If you’ve never been in an auto accident, congratulations. That’s a feat on today’s fast-paced highways. If you have been in an accident, you’re likely somewhat aware of the effect it can have on your auto insurance. Either way, it’s best to remain as knowledgeable as possible when it comes to accidents and your insurance. Although people will tell you your premium will skyrocket after an accident, this isn’t always the case. There are many different scenarios that can cause changes to your premium, and they’re not all expensive.
Remember: you’re not liable for every accident that occurs. Sometimes, the other person’s insurance provider is liable. In these situations, their insurance will pay and you won’t have to deal with the financial consequences. Automobile accident lawyers who specialize in personal injury can and will represent you in the event you’re in an accident and suspect the other driver is at fault.
The Effects of a Minor Accident
Minor accidents, such as a fender bender, may not increase your premium, especially if you have a good driving record. The best insurance companies look at your complete driving history instead of just the single accident. If your insurance company does raise your premium, it may be time to look at other companies.
If the minor accident was not your fault, your insurance premium shouldn’t change. After all, if the accident wasn’t your fault why should you pay the price? If your insurance company holds you liable, again, you may have the wrong insurance.
The Effects of an At-Fault Accident
If you’re the reason for the accident, you may see an increase in your premium at your time of renewal. This is especially true if you’ve been in an at-fault accident before. Although this increase isn’t written in stone, there is a chance it will happen.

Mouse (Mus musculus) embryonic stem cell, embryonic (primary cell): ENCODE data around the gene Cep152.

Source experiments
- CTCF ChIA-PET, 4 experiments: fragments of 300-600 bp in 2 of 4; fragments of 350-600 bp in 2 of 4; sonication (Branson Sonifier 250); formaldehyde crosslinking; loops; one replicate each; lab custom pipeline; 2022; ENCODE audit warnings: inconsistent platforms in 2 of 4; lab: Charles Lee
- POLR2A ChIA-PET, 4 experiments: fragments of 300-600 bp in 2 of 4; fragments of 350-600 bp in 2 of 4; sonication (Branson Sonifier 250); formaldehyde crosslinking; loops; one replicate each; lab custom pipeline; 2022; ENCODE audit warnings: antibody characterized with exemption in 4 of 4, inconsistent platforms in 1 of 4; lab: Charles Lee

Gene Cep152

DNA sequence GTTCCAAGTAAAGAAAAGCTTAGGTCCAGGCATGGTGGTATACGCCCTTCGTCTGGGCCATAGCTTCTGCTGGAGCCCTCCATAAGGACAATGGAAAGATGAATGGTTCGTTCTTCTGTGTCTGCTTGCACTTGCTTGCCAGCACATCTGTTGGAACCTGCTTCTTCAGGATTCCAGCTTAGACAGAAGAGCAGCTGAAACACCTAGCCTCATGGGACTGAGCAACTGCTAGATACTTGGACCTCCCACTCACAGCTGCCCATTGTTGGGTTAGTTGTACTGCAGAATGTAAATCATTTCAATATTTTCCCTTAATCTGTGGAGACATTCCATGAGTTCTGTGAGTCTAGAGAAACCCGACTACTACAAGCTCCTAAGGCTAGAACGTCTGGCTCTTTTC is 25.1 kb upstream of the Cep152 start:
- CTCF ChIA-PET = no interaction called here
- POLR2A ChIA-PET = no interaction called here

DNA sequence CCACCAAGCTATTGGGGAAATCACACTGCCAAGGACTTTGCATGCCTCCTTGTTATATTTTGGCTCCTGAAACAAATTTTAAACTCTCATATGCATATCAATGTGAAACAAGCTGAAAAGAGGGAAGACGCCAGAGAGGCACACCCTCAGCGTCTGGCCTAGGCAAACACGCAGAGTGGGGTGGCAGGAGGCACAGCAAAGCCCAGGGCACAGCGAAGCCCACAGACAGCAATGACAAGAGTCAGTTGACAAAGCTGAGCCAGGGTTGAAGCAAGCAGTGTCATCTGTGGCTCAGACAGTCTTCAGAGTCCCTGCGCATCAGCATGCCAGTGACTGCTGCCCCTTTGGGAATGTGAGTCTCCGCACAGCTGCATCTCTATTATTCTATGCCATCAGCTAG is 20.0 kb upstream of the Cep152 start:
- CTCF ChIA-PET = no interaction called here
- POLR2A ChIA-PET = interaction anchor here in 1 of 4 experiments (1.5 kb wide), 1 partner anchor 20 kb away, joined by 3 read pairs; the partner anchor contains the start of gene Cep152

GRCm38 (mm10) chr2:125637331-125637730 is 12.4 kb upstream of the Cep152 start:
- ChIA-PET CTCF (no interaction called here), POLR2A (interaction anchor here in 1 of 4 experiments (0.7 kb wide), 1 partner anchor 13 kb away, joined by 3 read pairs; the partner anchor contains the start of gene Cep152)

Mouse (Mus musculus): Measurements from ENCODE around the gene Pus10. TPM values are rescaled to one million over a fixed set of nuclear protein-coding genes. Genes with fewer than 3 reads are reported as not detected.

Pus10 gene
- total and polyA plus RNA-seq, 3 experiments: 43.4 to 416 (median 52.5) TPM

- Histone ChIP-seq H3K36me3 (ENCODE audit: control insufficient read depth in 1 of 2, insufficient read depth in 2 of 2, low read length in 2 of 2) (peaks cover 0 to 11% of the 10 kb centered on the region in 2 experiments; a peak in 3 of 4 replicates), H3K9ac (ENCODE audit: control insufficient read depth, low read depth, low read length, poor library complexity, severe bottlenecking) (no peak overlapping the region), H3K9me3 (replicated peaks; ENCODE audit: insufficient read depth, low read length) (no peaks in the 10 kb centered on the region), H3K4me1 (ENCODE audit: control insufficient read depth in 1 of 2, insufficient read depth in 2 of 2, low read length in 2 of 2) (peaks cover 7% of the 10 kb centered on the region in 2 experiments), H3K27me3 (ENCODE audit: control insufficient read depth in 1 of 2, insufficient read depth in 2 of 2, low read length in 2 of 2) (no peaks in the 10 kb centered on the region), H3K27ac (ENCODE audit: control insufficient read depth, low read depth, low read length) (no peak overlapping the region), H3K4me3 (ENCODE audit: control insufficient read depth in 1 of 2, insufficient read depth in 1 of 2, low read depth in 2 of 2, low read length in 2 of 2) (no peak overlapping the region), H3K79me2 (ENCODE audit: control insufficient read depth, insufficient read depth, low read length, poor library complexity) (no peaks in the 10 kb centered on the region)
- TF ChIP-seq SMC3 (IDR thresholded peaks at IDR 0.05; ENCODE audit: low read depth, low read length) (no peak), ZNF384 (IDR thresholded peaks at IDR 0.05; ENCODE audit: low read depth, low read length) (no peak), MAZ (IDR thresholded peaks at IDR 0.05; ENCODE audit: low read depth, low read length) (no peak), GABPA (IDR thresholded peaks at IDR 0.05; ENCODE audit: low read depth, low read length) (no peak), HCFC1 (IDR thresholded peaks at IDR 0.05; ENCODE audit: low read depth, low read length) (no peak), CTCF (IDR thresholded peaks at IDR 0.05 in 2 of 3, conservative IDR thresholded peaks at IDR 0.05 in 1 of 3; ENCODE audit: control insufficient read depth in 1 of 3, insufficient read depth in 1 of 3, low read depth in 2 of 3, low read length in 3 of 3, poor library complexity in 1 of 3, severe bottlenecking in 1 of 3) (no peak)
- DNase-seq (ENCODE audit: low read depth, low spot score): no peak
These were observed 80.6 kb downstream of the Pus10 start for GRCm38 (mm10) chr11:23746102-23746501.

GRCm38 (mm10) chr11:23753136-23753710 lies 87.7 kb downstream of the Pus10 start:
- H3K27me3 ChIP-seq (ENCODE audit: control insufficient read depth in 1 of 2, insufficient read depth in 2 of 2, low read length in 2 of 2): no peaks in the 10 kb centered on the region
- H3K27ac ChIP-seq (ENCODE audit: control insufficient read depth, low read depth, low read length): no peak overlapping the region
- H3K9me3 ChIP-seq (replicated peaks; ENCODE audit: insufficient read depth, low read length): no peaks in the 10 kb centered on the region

Look to insurance companies that offer discounts, such as safe-driving discounts or discounts for taking defensive driving courses. Keep in mind, if you’re already taking advantage of these discounts, you may lose them after an at-fault accident. With the loss of a discount, it’s guaranteed your premium will increase; however, after some time you should be able to receive the discount again.
Dealing with Rate Increases
If you’re someone whose rate has increased due to an accident, you can expect this increase to last for a minimum of three years. It really depends on the type of accident and how much damage there was. For example, if you caused a serious at-fault accident and the insurance company was liable for your vehicle plus other vehicles, you’re increase will be more than what it would be following a minor fender bender. You can always check with alternate insurance companies for the best rate, but they’ll all have access to the information on your motor vehicle report.
Take Advantage of Discounts to Offset the Costs
Post-insurance premium increase, you should look to discounts to offset the costs. For example, you can bundle insurances to save money (homeowners, recreational vehicle, etc.). If you haven’t already, take a defensive driving course and use the discount associated with that to save money. Look into what your insurance company offers and oblige them wherever possible.
As a reminder, have your insurance card in your vehicle at all times and the company’s phone number in your phone or on record somewhere. Keep a pad of paper and pen in your glove box to note important accident information, such as time, date, the other vehicle’s license plate number, and the other driver’s license and insurance information. If you’re in any sort of accident, be sure to file a claim as quickly as possible.
*This post is brought to you by Abby Locker.*